• Montever

        Me as well. I voted to pay higher taxes and I am not in the 18-29 demographic. Dismissing the issue in the manner of a slogan “tax and spend; those who don’t make money vote to tax and spend” is something that this election repudiated. The Right has learned nothing from these defeats handed them and instead still want to resort to slogans and low-brow stereotypes to defend their position. San Francisco State University has been reduced to the barest bones. We have no lecturer dollars left, we can’t replace retiring faculty, we have do not have a travel budget for conference presentations to speak of. Yet we have people like Gougle Calendar pontificating about tax and spend.

  • Montever

    I’m afraid that the national results of this election were lost on our friend Gougle Calendar below. What the results showed is that the electorate wants bipartisan bickering to end. Saying “my way or the highway: no new taxes” is an example of the kind of demagoguery and dogmatic preachiness from the extreme Right Wing Tea Party politicians that stymied bipartisan participation in problem solving. Six of those people were unseated. The solution comes from a join of increased tax revenue and decreased spending. By the way, it’s ludicrous for Gougle below to suggest that the moderate tax increases asked of the wealthiest of Californians are a plot to fund unions and pensions. I am at the university right now, and that money goes to fund General Funding of academic programs which have been slashed and burned thanks to the Republican posturing. And now look what it’s got you, Gougle. It’s gotten you a super majority of Democrats in both houses because people were sick of the dogmatic stand of “no bargaining” by the Republicans scared witless by the Tea Party right.

  • “Interestingly, it was younger voters who turned out in force on Tuesday in support of the measure. Voters ages 18-29 – who Brown and his campaign targeted – made up almost 30 percent of the electorate and were critical in pushing the measure through.”

    I wonder how many of these people have an effective tax rate of zero? Guess it won’t hurt them so much to raise the rest of our taxes.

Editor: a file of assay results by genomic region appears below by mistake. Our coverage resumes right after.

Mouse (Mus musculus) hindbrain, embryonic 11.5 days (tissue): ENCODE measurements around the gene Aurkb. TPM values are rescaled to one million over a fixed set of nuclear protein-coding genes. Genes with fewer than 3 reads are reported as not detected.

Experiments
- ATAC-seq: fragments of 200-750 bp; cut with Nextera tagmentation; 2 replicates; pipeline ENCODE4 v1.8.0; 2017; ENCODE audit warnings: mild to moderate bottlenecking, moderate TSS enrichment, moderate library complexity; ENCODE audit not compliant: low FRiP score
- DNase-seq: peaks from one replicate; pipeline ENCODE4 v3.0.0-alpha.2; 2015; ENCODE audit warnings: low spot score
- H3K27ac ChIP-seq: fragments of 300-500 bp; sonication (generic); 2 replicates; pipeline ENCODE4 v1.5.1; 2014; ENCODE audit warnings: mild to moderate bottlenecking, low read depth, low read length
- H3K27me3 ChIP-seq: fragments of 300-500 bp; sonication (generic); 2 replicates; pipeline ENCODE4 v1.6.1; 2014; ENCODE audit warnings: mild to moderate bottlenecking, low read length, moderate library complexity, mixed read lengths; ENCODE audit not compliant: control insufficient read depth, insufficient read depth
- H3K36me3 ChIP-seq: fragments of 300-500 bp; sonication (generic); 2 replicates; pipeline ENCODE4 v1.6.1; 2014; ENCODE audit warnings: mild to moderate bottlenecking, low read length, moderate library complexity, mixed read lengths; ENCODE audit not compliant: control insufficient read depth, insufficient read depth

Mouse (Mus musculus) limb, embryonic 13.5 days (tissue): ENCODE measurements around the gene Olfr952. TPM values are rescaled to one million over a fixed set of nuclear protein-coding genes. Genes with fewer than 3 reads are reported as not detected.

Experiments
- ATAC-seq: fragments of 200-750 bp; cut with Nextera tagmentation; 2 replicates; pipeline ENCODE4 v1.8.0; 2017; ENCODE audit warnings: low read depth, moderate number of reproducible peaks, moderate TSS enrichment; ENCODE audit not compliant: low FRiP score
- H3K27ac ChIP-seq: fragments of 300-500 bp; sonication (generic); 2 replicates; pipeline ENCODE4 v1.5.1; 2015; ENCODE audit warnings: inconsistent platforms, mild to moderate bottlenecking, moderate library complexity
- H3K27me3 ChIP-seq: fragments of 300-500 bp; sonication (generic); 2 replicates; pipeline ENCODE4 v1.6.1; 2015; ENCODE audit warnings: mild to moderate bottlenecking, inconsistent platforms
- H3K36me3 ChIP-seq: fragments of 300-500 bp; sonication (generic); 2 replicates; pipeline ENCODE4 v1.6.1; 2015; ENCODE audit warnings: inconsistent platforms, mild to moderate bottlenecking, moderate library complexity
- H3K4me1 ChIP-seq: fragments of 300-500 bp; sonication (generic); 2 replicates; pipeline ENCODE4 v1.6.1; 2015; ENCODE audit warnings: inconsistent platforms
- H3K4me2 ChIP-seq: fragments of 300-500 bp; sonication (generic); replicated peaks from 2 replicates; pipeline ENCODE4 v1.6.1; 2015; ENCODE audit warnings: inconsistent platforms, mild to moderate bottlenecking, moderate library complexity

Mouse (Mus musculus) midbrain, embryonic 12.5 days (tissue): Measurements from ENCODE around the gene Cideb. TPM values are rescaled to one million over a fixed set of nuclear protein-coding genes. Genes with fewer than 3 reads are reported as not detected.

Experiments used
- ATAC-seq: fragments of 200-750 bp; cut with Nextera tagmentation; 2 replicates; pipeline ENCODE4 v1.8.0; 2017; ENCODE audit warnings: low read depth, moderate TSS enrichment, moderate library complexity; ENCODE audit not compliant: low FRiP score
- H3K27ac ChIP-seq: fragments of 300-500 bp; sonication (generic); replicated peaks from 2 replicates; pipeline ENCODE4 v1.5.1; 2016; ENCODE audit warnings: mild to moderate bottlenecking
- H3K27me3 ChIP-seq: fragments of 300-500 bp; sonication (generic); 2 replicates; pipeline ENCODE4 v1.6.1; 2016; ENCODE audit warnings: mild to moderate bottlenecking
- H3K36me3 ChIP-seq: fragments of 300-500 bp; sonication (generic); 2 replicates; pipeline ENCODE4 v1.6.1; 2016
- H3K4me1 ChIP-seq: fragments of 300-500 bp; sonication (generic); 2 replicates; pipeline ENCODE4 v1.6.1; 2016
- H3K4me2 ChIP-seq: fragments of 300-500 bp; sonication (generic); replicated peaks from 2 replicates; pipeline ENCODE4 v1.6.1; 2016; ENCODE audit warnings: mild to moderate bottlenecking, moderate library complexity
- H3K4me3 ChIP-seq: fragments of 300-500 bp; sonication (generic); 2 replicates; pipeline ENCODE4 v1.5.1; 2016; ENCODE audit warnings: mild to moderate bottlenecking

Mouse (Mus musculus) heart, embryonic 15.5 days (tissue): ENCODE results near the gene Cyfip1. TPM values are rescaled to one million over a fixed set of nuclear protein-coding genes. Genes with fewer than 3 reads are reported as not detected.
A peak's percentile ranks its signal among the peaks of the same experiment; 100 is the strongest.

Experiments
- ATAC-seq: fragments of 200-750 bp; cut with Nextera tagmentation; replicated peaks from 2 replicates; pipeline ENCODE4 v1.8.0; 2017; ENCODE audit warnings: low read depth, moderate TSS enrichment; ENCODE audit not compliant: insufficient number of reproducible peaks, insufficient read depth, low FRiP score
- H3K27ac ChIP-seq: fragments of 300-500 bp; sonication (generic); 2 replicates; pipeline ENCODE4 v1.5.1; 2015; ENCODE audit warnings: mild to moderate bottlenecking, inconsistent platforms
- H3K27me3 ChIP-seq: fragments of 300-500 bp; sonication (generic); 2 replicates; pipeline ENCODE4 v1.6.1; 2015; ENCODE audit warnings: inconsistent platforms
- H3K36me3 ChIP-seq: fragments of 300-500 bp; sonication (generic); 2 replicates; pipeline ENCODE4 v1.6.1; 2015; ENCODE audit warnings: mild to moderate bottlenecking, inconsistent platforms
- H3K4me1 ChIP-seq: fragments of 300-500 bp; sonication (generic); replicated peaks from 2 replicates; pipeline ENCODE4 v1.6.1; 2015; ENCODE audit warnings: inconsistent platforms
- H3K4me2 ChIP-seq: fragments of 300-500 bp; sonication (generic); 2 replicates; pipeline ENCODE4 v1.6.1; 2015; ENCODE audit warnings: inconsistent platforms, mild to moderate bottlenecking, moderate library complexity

If the legislature did the job they are constitutionally required to, instead of terrorizing the public with the immenent failure of key government services due to their inability to control spending/revenue, we wouldn’t have young people (many who still live at home with their parents) DIRECTLY deciding how much my taxes are going to be.

    I can’t vote them out of office. 🙁

    • Interestingly

      Interestingly some of CA’s wealthiest areas, including Marin County, San Mateo and Santa Barbara counties, voted Yes on 30. The first two by wider margins than many “47%” counties.

  • Americorpsvista

    For the record:
    Young people pay taxes too. So it comes out of all of our pockets. And equal access to affordable, high-quality education is a common good. Do you want a well-educated workforce? Do you want the next generation to be willing and able to create intelligent policies and lead our nation? Then you have to pay for it.

  • Tempero

    yes , its very touching to see people believing in tax increase for education as long as someone else is paying for it which is why Prop 38 was defeated of course – The impotent media was hand in glove in this farce with no “real” analysis or coverage on this issue. Lazy journalism at its best..In the end we will all pay for this corruption.

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Matthew Green

Matthew Green produces and edits The Lowdown, KQED’s multimedia news education blog, an online resource for educators and the general public. He previously taught journalism at Fremont High School in East Oakland, and has written for numerous local publications, including the Oakland Tribune and San Francisco Chronicle. Email:; Twitter: @MGreenKQED